In your marriage, you paid the bills, made investment decisions, chose additional properties to buy, paid the taxes, and made estate-planning decisions. Or maybe you didn't.
Perhaps your ex handled the finances and everything associated with them. Fast-forward to today: Now you're divorced, maybe even sitting on a pile of money, and reticent about what to do next.
If you're like many women, your husband or significant other handled the finances in your relationship. Becoming single and in charge can be overwhelming. Take heart: Learning basic financial terms and strategies, like anything new that you learn, is a bit of a challenge at first. Trust me when I say that you're smart enough to learn everything you need to know to become intelligent -- even savvy -- in your financial abilities. Eventually, it will be "old hat" and you'll be navigating financial decisions easily.
Here's what he didn't tell you:
• How to spend. I'm not a big fan of the word "budget," and yet I believe there's value in having a spending plan. You need to know what's coming in and what's going out. This gives you a good basis for making decisions about what you can and can't afford.
• How to save. Almost any financial adviser would have you save at least 10% of what comes in, with you choosing whether that's based on net or gross. Having a reserve of cash allows you to feel confident, take advantage of opportunities, and have the ability to handle any challenges that come your way.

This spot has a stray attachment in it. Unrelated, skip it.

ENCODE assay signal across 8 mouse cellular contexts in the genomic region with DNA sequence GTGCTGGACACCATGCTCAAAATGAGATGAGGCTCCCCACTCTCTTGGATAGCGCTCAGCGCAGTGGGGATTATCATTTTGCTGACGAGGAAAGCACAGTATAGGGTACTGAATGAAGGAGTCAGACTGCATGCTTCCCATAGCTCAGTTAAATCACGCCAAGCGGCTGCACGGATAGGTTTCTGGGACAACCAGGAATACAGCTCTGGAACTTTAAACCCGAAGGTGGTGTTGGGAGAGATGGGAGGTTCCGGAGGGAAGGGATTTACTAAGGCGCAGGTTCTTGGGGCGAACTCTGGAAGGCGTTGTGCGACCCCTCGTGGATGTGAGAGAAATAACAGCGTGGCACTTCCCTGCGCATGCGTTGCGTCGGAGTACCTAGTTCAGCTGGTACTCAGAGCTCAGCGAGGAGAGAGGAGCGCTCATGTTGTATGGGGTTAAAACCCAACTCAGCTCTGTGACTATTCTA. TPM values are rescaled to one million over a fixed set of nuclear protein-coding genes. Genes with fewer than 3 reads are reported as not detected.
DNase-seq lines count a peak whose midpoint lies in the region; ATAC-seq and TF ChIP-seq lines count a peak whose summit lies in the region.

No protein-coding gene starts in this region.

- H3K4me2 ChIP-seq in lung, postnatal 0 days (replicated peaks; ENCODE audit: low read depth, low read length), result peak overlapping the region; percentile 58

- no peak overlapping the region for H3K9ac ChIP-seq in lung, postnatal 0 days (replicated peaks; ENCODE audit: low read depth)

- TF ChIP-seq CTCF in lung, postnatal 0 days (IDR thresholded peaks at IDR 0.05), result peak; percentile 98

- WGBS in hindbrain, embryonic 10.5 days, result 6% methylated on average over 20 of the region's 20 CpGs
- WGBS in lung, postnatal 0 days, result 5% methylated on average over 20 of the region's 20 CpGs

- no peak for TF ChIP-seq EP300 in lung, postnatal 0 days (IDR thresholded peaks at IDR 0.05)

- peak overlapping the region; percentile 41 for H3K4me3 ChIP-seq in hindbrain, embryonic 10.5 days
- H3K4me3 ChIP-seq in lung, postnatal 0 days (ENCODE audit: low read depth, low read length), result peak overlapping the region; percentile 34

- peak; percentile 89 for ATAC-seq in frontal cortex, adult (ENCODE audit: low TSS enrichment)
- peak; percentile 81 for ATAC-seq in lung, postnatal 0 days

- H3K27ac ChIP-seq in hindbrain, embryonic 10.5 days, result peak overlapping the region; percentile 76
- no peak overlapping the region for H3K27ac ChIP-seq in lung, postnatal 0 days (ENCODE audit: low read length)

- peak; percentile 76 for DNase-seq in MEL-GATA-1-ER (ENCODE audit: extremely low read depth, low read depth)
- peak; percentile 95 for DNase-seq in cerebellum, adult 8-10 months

• How to invest. Unless you're credentialed in this area, this is where you need to enlist the services of a professional. There are plenty of financial advisers who focus their work on women, specifically women in transition, and even those who have faced sudden wealth. A good adviser will make sure you're putting enough away (or have enough stockpiled) to live comfortably based upon your needs and desires.
• How to get those taxes paid. You need a rock-star tax preparer, someone who understands your particular situation intimately and, just like your financial adviser, can advise you on strategies that will have you pay what you owe, and not a penny more.
You may have strong emotions around your money -- positive or negative. Having knowledge gives you the power to make the right decisions for you, and having the right team can make all the difference. Pick advisers who come highly recommended by people you trust. Interview them and be fearless when it comes to asking questions. You'll feel incredibly empowered once you get a handle on these basics, and have your team assembled.
Remember: This is your money and your future, and you deserve it to be great!
Honorée Corder is an executive coach, speaker, author of Tall Order!, and The Successful Single Mom book series, and the creator of the Single Mom Transformation Program. She turns professionals into rainmakers, average producers into rock-stars, and dreams into reality, empowering her clients to dream big and go for what they truly want.
Honorée Enterprises, Inc.